YOU might want to notice who gets to be first on the list:
Between 1997 and 2006, consumers, lenders and builders created a housing bubble, and pretty much the entire establishment missed it.
Isn't it interesting how "the establishment" makes a sudden appearance in a David Brooks column? Ya think there's anything up with that?
It’s easy to see why this happened. People who make it into the establishment work and play well with others. They are part of the same overlapping social networks, and inevitably begin to perceive the world in similar, conventional ways. They thrive in institutions where people are not rewarded for being cantankerous intellectual bomb-throwers.
Not to mention that it happens because the Perpetual 'Establishment' Anilingus Parade informs how all those Bottoms vote, as well, and the party that's the main beneficiary is also the primary rein loosener, skid greaser, and wheel releaser.
'Course I seem to recall that during that same period a major New York City newspaper gave one of its best Op-Ed kiosk locations to some libertoonian Republican who kept insisting that the Markets are perfect, excepting all the needless and counter-productive government regulation they're forced to fight.
Outside the establishment herd, on the other hand, there were contrarians who understood the bubble (which was the easy part) and who figured out how to take counteraction (which was hard).
Hey, wait up. There are always contrarians, though they haven't always have the benefit of collusion with Goldman Sachs. So what?
In this drama, in other words, the establishment was pleasant, respectable and stupid, while the contrarians were smart but hard to love, and sometimes sleazy.
Sometimes sleazy. Perish the thought. Incidentally, what exactly happens to that load-bearing "Conservative" belief in the Imperfectability of Man right at the point where it collides with the Republican donor class?
Note one mystery, solve another: the Voodoo Contrarianism, suddenly noticed for the first time, turns out to be part of the larger Well, those Perfect Markets are Actually Just Cadres of Well-Intentioned Schlubs Who March in Lockstep Most of the Time Defense, which tends to rear its head only when some CEO is in the dock. The Hapless Establishment!
This week the drama comes to Washington in two different ways. First, as is traditional in our culture, the elected leaders of the clueless establishment have summoned the leaders of Goldman Sachs to a hearing so they can have a post-hoc televised conniption fit on the amorality of Wall Street.
Does anyone recall the sinkhole of the Bush administration, and the sinkhole of Iraq, and how every idiot cheerleader of that excursion said, in its Darkest Hour, that the Democrats shouldn't criticize, they should explain their plan for Victory?
And let us take the umpteenth opportunity here to say, again, that while one can never go wrong describing--facilely or no--the Congress of the United States as a collection of camera-hogging gasbags, someone who's decided to spend his life and our times sharing the wisdom in his tiniest political tic ought, really, to take a slightly more nuanced view of Congressional hearings. There are only so many cheap laughs to be scored on the subject of parliamentary procedure, and most all of 'em come from the Gallery. This sort of thing always seems to come from someone who, when his own ox has been backed into a corner, says something like, "But, these are our Elected Representatives! Founders! Freedom! Tradition!" Th' fuck is Congress supposed to do when the criminal acts of a few powerful men bring pain and suffering to the entire country? Ask David Brooks for advice?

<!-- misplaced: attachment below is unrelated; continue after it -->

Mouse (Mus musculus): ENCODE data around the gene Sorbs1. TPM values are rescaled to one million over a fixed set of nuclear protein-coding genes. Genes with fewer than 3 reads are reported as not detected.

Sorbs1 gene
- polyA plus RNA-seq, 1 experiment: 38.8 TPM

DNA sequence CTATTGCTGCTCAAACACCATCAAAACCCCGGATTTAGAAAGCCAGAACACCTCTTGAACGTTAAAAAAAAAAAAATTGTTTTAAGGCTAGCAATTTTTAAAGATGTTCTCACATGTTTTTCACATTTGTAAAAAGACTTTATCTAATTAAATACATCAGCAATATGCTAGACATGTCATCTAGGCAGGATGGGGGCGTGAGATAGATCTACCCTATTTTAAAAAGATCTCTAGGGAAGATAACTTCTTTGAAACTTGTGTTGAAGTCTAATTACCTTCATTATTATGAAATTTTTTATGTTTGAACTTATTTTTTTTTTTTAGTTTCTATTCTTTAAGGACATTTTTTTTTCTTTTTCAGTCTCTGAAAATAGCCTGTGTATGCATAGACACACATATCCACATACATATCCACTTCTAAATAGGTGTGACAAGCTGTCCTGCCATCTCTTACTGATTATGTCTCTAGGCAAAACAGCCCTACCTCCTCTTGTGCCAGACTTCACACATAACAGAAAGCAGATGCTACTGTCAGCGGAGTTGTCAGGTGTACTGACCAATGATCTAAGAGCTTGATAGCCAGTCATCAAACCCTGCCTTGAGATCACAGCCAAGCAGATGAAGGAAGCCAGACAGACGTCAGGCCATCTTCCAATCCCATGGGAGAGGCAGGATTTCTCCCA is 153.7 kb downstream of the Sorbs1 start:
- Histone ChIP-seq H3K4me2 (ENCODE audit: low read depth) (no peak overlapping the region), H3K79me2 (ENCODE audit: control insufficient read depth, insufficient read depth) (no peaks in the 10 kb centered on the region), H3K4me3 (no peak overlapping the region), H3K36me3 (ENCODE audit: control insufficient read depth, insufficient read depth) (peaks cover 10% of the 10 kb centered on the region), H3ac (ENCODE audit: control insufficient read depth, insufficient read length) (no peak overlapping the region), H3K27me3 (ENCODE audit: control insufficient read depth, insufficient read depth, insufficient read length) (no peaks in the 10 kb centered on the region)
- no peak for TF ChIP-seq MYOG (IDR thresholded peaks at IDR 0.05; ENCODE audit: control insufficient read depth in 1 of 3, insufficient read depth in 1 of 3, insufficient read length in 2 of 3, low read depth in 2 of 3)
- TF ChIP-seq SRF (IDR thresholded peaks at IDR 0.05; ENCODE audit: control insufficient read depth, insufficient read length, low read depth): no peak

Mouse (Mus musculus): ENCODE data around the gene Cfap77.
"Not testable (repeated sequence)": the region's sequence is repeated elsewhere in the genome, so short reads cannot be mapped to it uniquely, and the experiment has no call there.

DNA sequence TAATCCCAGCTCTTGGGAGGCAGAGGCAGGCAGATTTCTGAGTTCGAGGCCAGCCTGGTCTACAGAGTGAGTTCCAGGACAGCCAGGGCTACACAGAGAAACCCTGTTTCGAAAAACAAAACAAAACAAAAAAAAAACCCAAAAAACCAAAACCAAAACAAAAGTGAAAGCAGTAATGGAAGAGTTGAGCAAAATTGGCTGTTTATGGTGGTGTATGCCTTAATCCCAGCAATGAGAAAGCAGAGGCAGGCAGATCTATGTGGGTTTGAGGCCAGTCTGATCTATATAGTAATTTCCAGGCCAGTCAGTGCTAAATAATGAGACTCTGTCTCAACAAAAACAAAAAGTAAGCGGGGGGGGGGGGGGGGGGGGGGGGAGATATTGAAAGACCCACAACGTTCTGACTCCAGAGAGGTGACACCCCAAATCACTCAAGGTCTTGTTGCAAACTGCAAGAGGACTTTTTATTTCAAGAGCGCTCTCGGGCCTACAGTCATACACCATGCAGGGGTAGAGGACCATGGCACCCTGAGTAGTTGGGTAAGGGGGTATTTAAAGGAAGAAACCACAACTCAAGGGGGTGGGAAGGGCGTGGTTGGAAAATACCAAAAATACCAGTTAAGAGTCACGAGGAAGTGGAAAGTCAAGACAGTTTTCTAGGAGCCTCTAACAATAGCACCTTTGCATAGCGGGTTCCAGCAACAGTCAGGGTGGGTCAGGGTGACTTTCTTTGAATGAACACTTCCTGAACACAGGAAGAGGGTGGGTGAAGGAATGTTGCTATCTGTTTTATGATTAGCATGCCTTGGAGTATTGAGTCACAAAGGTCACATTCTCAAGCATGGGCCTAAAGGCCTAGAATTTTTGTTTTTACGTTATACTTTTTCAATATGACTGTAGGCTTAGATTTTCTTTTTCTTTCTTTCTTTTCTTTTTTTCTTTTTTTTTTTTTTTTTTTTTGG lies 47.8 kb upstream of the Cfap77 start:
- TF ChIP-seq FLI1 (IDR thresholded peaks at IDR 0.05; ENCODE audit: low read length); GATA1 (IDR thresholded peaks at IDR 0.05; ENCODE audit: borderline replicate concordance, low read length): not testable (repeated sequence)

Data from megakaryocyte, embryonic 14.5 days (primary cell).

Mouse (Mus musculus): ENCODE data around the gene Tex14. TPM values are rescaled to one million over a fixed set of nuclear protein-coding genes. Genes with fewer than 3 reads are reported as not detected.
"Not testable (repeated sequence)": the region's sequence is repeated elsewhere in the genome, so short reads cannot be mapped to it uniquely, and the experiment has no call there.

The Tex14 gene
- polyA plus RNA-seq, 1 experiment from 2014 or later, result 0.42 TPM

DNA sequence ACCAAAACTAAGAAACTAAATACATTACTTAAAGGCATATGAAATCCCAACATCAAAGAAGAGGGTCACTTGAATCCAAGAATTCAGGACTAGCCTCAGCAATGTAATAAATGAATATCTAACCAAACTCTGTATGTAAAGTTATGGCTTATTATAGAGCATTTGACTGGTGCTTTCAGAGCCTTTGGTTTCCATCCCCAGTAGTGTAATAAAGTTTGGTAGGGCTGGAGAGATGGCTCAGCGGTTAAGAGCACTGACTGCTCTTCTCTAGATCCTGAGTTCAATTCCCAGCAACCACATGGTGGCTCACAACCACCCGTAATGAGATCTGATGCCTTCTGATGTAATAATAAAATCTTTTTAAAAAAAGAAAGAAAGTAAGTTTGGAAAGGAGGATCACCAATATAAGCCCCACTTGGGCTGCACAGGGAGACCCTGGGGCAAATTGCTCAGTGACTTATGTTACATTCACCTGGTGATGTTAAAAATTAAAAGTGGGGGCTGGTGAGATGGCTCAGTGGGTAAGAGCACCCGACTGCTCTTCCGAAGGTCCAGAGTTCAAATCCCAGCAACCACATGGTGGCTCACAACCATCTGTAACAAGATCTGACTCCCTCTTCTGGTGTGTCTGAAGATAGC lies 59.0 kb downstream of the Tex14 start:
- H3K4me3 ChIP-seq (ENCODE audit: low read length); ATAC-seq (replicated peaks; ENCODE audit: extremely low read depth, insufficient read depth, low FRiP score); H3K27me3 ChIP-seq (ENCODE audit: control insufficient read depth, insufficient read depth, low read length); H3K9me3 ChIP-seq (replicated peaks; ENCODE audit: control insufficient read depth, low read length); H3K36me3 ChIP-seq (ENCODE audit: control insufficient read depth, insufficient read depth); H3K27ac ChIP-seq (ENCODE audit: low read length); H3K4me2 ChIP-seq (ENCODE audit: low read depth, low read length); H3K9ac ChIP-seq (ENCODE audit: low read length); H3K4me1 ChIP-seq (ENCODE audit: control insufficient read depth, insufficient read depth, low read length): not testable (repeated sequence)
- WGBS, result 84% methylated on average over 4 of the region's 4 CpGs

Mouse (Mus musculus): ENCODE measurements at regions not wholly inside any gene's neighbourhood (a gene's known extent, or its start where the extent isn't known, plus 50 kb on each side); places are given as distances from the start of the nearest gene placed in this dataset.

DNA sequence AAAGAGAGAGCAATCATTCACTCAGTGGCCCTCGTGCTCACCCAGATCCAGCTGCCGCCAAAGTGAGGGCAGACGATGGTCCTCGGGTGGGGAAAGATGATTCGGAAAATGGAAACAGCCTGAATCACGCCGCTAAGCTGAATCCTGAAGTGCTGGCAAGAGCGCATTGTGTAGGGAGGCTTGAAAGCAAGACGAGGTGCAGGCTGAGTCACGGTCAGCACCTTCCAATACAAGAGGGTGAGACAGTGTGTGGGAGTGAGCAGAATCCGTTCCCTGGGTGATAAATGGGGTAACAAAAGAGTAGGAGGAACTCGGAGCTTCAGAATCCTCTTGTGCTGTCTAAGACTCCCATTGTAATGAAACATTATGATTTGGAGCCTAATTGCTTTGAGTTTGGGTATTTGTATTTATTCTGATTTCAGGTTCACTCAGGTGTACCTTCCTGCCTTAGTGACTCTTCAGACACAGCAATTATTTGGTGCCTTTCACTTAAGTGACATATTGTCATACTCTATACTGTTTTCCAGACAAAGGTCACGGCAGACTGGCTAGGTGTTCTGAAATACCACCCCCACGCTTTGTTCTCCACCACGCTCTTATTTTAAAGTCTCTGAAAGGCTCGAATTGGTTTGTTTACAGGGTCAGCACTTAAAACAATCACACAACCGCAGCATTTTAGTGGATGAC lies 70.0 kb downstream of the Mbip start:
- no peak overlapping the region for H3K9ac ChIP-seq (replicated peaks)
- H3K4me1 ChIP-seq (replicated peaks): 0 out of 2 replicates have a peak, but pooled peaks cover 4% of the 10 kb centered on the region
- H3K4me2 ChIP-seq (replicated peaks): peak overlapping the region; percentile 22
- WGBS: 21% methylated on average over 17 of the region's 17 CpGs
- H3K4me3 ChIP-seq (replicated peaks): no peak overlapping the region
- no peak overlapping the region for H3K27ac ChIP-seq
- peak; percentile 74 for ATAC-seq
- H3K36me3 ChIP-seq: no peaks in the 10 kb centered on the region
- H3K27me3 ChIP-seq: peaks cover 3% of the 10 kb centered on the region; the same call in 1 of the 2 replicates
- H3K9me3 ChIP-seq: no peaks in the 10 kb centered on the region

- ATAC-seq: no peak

This spectacle presents Goldman with an interesting public relations choice. The firm can claim to be dumb but decent, like the rest of the establishment, and emphasize the times it lost money. Or it can present itself as smart and sleazy, and emphasize the times it made money at the expense of its clients. Goldman seems to have chosen dumb but decent, which is probably the smart narrative to get back in the establishment’s good graces, even if it is less accurate.
Y'know, one, I love the technique of concocting your own solution, sticking it in someone else's mouth, and declaring him victorious. Though it does work better when you're holding an Ace kicker.
Once again the historically-minded reader's attention is directed to the Republican party of a few years ago (it should, perhaps, be referred to as the Classic Republican party, since its soul is Advertising) when the mere finessing of extra-marital sex by a sitting President in a civil case threatened to demolish the Very Foundation of Our Liberty.
The second big event in Washington this week is the jostling over a financial reform bill. One might have thought that one of the lessons of this episode was that establishments are prone to groupthink, and that it would be smart to decentralize authority in order to head off future bubbles.
Jesus H. Christ, one might "think" that the lesson--which we've had over and fucking over since the Gilded Age, and not just as the most recent total refutation of Reaganism--is that we're dealing with some of the most larcenous men on the planet, and that turning our backs on them for a minute is an open invitation to appropriate everyone else's wallets. The budding historian is directed to something called the S&L Scandal, and the resulting Evil Bailout, and will have, by now, covered the accomplishments of the Reagan Revolution and thirty years of Republican rule in reverse chronological order.
You'd think, wouldn't you, that the entire episode would have taught the likes of David Brooks to Shut Th' Fuck Up about his magical formula for perfect economic bliss, seeing as how that's the one was in place when it occurred. That is, of course, unless you happen to remember what these guys have been up to for the previous thirty years.